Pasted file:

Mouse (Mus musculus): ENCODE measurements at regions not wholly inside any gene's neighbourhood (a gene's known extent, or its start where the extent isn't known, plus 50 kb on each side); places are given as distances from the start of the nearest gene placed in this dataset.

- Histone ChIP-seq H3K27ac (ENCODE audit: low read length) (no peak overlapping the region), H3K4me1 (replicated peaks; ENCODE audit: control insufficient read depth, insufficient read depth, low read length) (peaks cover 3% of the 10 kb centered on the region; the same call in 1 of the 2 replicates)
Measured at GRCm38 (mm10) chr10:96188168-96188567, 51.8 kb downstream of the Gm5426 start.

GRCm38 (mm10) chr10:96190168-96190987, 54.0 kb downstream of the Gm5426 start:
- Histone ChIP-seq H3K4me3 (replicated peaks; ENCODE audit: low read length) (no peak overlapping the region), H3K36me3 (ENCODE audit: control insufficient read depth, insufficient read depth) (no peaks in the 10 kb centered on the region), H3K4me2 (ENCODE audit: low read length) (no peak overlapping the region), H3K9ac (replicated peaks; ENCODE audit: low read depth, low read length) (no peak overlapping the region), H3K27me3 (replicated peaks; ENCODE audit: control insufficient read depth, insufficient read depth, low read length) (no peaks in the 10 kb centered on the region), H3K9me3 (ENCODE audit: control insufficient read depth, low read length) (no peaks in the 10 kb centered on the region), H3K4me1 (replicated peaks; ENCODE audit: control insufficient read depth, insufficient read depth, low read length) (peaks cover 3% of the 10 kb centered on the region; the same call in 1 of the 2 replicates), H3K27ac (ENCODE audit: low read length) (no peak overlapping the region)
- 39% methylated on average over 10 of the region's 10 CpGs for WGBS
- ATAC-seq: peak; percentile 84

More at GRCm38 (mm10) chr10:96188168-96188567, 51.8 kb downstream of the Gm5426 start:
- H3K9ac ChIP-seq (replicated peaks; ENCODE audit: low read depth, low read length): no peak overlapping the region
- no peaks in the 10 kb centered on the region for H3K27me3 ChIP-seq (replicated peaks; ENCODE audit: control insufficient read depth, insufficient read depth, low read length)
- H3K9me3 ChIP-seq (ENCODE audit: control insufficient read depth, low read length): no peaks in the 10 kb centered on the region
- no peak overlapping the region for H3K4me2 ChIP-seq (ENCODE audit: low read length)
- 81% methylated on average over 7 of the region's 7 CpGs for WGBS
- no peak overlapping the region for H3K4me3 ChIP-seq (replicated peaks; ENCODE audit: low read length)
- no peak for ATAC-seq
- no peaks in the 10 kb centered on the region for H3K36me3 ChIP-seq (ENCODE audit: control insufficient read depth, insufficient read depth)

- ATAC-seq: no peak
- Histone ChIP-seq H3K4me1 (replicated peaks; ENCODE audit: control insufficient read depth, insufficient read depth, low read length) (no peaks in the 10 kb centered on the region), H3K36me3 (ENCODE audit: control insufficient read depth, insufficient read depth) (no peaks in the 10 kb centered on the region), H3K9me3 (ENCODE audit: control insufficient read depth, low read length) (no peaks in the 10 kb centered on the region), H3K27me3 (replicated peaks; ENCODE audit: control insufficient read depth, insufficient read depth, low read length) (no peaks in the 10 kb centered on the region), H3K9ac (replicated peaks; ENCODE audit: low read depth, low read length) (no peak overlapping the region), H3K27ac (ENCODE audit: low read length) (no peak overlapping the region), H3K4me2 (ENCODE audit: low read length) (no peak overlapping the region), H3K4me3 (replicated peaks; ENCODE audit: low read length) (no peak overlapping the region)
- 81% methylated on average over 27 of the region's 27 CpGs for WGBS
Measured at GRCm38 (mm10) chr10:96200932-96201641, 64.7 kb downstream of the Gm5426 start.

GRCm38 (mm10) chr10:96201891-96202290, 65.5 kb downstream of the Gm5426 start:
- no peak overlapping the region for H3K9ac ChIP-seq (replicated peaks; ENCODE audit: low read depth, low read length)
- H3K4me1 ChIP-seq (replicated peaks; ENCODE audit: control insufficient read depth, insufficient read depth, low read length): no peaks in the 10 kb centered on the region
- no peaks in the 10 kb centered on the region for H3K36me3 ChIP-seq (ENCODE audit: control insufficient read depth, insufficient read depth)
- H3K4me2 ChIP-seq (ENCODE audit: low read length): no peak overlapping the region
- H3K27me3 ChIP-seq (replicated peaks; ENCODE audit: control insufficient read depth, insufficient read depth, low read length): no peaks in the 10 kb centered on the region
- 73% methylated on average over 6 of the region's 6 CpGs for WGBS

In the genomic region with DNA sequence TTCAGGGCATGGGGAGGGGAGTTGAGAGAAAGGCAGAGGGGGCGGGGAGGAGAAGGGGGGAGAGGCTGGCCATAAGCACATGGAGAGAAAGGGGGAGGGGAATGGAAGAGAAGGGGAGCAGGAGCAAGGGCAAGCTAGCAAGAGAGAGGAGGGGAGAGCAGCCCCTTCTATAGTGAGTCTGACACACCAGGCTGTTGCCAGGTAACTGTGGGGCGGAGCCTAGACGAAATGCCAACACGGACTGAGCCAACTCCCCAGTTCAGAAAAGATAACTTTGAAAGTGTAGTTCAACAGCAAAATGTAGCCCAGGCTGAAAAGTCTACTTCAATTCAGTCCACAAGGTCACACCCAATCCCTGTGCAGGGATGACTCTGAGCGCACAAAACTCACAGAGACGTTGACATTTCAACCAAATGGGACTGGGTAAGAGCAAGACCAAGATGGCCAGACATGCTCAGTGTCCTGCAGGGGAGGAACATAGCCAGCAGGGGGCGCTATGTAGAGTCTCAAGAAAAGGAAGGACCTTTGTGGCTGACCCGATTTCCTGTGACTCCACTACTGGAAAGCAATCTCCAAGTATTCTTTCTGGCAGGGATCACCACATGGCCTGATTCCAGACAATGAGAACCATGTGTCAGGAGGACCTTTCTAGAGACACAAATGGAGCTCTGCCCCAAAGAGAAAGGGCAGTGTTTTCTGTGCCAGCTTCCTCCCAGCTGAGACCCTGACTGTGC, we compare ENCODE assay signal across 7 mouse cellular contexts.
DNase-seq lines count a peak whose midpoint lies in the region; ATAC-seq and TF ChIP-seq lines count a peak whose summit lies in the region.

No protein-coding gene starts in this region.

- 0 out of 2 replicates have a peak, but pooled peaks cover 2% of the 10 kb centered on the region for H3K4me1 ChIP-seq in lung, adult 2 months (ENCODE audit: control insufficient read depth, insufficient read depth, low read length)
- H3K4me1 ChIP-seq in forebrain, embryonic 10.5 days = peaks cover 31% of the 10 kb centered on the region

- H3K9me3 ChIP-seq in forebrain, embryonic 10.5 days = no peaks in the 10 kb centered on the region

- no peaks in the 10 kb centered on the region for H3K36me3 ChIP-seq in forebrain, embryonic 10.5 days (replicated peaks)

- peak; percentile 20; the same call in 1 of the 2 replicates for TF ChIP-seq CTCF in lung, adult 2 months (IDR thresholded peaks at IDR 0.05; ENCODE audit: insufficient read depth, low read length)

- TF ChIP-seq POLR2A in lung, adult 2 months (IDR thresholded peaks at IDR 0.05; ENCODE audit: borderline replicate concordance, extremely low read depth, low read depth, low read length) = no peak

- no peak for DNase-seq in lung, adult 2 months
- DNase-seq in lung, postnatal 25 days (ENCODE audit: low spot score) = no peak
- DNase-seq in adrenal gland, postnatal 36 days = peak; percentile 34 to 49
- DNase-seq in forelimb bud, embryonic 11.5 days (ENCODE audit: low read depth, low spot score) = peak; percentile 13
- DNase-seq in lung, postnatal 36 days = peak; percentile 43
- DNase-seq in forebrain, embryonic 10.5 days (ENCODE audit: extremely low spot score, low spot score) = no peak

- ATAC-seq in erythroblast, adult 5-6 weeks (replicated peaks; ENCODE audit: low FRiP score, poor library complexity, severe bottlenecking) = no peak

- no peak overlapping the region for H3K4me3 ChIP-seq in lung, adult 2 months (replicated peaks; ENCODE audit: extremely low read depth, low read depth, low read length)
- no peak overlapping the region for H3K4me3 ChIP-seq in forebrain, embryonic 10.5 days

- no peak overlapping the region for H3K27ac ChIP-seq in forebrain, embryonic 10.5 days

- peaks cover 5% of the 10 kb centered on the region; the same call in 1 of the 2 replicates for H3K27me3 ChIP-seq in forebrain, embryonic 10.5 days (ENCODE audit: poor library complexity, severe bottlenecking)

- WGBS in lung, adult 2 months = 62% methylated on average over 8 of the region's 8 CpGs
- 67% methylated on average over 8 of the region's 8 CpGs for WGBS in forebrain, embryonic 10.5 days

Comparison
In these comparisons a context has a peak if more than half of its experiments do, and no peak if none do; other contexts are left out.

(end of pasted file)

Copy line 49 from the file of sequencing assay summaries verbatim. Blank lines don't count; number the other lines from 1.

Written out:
- 67% methylated on average over 8 of the region's 8 CpGs for WGBS in forebrain, embryonic 10.5 days